Guys who don’t have kids can be pretty clueless about infants. If you’re a dad, these exchanges might sound familiar:
New dad to his buddy while out for a walk: “Who’s that kid in the stroller?!?”
Buddy: “You told me you needed to change the baby, so I did you a favour.”
New dad to his buddy: “Boy am I exhausted! I was up with the baby till 4 a.m.”
Buddy: “I don’t think a baby should stay up that late.”
That second one will hit home with many new dads, what with late-night bottle feedings, burping, cradle-rocking and other care duties often interrupting sleep. Good thing there are some surprisingly easy ways to catch up on Zs with a newborn in the house:
We’re not talking about your pre-baby routine here. We’re talking about the NEW sleep routine you develop as a new dad. Your goal should be to get a total of at least 7 hours of sleep each night, so if your baby has you up for a total of three hours, and you need to be up for work at 7am the next morning, just do the math: Turn in at 9pm each night, and by 7am you’ll have nabbed 7 hours of sleep (give or take). It’s a proven fact that if you go to bed at about the same time every night, you’ll snooze better.
While daytime naps may seem mandatory after a rough night with your child, they can actually disrupt your sleep routine and, in turn, lead to fewer Zs overall. If you do nap, the key is to keep it to less than an hour. Set an alarm so that your power nap doesn’t turn into several hours in lullaby land.
As a parent, it can be tempting to crank the thermostat to make sure your bundle of joy stays warm. However, too much heat can actually be dangerous for a sleeping baby. The American Academy of Pediatrics recommends that babies be “lightly clothed for sleep” and that the room temperature is kept “comfortable for a lightly clothed adult.” That means somewhere around 20 degrees Celsius. For adults, however, the ideal sleep temperature is between 15-18 C. The easy solution: Try closing or covering the heating vents in your bedroom so the temperature cools while you snooze, but remains constant in the baby’s room.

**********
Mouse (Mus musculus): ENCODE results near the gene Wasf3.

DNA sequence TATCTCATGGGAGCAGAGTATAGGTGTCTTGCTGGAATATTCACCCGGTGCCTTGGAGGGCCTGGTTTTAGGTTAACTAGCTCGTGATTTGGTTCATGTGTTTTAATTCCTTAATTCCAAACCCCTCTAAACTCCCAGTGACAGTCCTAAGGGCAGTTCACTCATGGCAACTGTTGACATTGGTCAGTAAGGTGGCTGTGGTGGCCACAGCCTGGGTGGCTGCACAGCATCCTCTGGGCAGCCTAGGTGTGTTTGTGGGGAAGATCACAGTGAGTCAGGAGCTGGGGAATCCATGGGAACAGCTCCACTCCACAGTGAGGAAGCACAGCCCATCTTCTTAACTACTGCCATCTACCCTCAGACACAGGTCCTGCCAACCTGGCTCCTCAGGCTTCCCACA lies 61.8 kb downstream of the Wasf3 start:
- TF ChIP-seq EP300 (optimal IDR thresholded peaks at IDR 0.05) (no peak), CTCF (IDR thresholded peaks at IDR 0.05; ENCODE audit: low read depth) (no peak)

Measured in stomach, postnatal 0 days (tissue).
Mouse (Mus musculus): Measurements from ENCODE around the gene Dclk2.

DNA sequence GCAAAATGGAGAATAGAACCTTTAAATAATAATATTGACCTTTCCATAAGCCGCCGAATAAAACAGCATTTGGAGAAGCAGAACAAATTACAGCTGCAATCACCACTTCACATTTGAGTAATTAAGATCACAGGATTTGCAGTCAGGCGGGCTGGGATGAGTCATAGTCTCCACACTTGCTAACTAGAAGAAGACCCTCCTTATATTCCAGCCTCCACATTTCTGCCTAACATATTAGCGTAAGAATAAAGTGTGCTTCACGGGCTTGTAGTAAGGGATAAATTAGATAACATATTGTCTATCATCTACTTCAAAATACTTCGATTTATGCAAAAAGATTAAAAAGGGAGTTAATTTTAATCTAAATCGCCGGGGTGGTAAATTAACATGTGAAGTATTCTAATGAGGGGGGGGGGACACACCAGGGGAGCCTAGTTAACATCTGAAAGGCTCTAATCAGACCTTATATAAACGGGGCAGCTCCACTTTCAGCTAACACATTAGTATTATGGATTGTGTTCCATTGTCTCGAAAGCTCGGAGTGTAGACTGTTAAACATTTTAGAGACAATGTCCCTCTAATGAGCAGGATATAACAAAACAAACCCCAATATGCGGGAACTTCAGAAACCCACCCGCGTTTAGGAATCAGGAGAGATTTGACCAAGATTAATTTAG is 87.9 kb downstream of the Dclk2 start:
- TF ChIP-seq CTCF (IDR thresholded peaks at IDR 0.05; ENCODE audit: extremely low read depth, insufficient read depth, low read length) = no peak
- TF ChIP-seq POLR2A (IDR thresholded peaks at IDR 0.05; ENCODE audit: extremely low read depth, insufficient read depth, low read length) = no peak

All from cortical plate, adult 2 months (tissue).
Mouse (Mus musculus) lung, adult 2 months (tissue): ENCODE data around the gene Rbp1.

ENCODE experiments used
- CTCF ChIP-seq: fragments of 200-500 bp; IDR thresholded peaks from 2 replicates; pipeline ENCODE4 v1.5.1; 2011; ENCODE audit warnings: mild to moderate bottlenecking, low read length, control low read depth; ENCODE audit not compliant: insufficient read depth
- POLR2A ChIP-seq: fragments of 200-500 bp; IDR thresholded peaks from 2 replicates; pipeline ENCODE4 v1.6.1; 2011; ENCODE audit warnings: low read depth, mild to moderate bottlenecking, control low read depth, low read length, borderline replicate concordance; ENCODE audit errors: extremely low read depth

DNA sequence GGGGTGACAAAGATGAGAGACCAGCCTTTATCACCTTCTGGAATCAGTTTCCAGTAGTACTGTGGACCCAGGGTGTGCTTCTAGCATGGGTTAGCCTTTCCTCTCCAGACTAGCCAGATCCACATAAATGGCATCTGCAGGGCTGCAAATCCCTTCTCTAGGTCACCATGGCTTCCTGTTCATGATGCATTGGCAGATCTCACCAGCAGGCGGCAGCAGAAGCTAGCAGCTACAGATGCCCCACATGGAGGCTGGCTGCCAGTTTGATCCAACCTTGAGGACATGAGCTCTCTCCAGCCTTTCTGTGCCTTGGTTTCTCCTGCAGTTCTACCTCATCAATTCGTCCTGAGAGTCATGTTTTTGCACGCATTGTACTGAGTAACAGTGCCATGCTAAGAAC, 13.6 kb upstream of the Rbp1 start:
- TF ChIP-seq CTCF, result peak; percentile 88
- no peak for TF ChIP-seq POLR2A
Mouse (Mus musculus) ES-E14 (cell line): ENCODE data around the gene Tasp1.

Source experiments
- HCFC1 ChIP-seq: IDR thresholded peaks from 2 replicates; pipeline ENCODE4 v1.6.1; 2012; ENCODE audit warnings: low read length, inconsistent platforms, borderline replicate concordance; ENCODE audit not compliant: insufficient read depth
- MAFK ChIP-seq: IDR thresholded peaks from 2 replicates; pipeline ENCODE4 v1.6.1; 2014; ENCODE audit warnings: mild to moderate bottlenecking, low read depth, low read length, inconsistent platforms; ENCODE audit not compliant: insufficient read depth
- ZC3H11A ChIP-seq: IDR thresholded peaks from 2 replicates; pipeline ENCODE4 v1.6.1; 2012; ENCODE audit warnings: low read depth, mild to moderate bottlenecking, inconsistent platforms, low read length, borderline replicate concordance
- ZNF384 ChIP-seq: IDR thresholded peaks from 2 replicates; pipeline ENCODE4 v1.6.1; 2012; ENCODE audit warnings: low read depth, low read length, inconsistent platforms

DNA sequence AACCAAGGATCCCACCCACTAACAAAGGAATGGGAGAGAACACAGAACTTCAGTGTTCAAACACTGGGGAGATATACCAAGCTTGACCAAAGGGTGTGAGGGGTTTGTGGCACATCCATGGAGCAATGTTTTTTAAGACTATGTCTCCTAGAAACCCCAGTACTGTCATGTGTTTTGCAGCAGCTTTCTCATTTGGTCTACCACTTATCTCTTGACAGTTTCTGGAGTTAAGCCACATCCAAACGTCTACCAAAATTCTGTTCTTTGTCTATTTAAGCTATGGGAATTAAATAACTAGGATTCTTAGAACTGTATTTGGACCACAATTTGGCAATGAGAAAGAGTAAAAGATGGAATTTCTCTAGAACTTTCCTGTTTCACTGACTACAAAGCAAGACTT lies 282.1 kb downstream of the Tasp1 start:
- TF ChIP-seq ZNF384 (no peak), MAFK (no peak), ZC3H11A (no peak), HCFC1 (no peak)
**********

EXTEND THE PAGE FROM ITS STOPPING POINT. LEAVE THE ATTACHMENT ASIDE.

Caring for a newborn can leave little time for preparing home-cooked meals. If you end up ordering more take-out than usual, try to avoid heavily spiced foods and heavy meals, as these can disturb sleep.
As tempting as it is to browse the web for child-rearing tips or baby-sized hockey jerseys, the bedroom should be a sanctuary that induces slumber. Ban the TV, smartphone or computer, which are stimulating.
As challenging as it can be to keep the house tidy with a newborn around, keeping your bedroom as clean as possible will help you sleep.
Bedside and hallway lights may flick on when the baby needs attention, but in between those wake-ups it’s a good idea to keep your bedroom dark with heavy curtains, and to cover the LED lights in electronics. The adult human body is programmed to wake when it’s light and sleep when it’s night, after all. The baby human body? Not so much…
When you’re out pushing the stroller, pick up the pace a little bit or head up a hill. Walking briskly for 30 minutes is a legitimate form of exercise, as it burns around 250 calories. Exercise also makes you physically tired, which can help you sleep. Just try to avoid exercising a few hours before bedtime, as this can boost your adrenaline levels and keep you awake.
They may seem heaven-sent when you’re trying to bust out of a feeding-induced daze, but coffee, tea and cola, all of which contain caffeine, can wreck your sleep patterns. Switch to decaffeinated drinks in the afternoon, and simply bypass the cola when you’re grocery shopping. On that note…
New dad to his buddy at the supermarket: “Hey man, can you help me find the ‘8 to 14 pound’ diapers?”
Buddy: “Sure. And I gotta say, that’s one hell of a poop!”
What’s the funniest thing you’ve done as a sleep-deprived dad? Share the “joy” in the comments below!
Are you trying to get more and better sleep? If so, we’ve got your back!
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Adam Bisby is a Toronto-based freelance journalist and father of two who has been covering men’s health for more than 20 years. As well as researching and blogging for Don’t Change Much since 2015, Adam’s award-winning work has appeared in the Globe and Mail, Toronto Star and National Post newspapers, in magazines such as Explore, Reader’s Digest and Canadian Family, and on websites including MSN and Toronto.com. Visit Adam’s website for more information on what he does.